The crimes were political. Remind anyone who says they worry the investigations and prosecution are political that the crimes themselves are political and the reason only low-level perps have been charged to date is that the investigations and prosecution are not political but following the law, as tedious as it is.

  2. Bobby Gladd says:

    Very nice assessment.

    So, authorities face three considerations in the aggregate, irrespective of specific offense(s): [1] Do not charge; [2] Charge but fail to convict, and; [3] Charge and convict.

    We can be pretty sure how Trump will react to each outcome. Among the broader political public, there will be varied constituencies of “howling outrage.” Most of which will be fairly lacking in any detail and evaluative nuance.

    Any indictments had better be bulletproof—knowing full well that it won’t mollify certain minds.

    • timbo says:

      Actually, it’s unlikely they’ll charge if they don’t convince themselves that they’ll get a conviction; easier under our Federal prosecution system to argue that one might lose a prosecution than win one.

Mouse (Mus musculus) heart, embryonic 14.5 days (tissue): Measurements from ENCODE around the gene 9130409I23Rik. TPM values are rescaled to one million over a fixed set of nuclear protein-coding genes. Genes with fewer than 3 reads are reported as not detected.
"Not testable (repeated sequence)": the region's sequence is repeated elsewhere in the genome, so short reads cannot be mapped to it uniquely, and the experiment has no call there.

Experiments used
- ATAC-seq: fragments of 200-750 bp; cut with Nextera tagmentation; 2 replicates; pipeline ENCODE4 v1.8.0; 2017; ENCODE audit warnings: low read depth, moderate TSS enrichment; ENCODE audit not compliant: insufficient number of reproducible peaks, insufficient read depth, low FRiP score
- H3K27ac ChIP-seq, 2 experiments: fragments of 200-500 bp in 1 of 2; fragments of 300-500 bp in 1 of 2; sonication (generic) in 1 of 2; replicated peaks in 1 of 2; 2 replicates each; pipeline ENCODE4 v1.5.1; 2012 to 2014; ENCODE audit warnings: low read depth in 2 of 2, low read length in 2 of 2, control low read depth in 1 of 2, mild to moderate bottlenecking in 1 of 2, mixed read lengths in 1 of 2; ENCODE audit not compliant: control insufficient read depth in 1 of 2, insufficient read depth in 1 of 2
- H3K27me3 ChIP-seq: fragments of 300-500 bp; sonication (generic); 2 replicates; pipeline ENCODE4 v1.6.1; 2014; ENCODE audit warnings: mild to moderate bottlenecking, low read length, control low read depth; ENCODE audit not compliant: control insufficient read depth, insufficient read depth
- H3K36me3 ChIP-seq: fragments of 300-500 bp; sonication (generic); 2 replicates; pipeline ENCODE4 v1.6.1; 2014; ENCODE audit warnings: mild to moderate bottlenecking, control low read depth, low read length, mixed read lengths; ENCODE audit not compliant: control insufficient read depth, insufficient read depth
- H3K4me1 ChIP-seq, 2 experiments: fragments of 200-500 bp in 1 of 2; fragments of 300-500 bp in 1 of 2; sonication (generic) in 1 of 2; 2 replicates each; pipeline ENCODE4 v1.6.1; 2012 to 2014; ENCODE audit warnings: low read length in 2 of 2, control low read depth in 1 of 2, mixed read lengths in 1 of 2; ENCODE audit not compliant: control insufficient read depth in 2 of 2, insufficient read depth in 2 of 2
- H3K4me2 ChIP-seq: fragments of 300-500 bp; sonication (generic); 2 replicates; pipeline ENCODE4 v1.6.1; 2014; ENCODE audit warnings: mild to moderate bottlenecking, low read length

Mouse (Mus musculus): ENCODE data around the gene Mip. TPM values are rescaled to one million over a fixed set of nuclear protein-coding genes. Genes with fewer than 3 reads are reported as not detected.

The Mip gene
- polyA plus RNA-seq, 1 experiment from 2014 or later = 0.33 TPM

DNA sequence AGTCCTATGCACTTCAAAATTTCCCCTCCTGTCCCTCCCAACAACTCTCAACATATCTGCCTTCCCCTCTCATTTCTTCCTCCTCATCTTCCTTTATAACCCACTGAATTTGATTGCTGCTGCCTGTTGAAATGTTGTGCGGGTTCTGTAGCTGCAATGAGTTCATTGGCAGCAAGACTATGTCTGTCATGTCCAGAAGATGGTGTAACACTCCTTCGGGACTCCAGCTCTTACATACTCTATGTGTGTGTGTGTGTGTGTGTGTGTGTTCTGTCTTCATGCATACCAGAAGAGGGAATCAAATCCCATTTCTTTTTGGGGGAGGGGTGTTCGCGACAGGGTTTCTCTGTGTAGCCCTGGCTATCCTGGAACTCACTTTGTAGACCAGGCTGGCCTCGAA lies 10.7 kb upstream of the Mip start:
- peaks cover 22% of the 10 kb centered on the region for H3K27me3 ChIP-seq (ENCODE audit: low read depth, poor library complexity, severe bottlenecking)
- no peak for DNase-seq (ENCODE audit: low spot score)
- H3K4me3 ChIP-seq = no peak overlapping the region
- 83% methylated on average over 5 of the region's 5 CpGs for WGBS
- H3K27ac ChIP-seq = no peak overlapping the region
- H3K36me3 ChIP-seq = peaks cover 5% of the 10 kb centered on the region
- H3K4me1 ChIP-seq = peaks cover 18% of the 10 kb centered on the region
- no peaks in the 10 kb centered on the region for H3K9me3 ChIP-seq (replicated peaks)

3. HW3 says:

    It’s frustrating that we can’t prosecute a sitting president because he’s immune and they are selling that we also can’t prosecute an ex president because it might be political.

    • bmaz says:

      Who are “they”? Just because things are not happening fast enough for you, doesn’t mean it cannot be done. Why wouldn’t DOJ be deliberate and make sure everything is lined up on what is arguably the biggest charging decision in history. Give the frustration a rest.

        • bmaz says:

          Then that is wrong, Jack never said it could not be done, nor even that it should not be done. He pointed out the issues, and to my eye did so quite well. These types of decisions are the province of professional prosecutorial discretion, not cheap ABC polls or internet outrage. Prosecutions should never be done because of the baying mobs.

        • Frank Anon says:

          From my point of view, it is upsetting that there would even be a consideration of whether a President would not be charged with a crime solely because he a) used to be the President or b) could set off anger and strife. This standard is not used elsewhere. Its disturbing enough that the notion that you cannot charge the President for any crime committed while in office has taken firm hold -I’d debate that an OLC memo is settled law – but its being presented as so. Public theatrics, and the press reaction to Mueller, did much to encase that impression

        • bmaz says: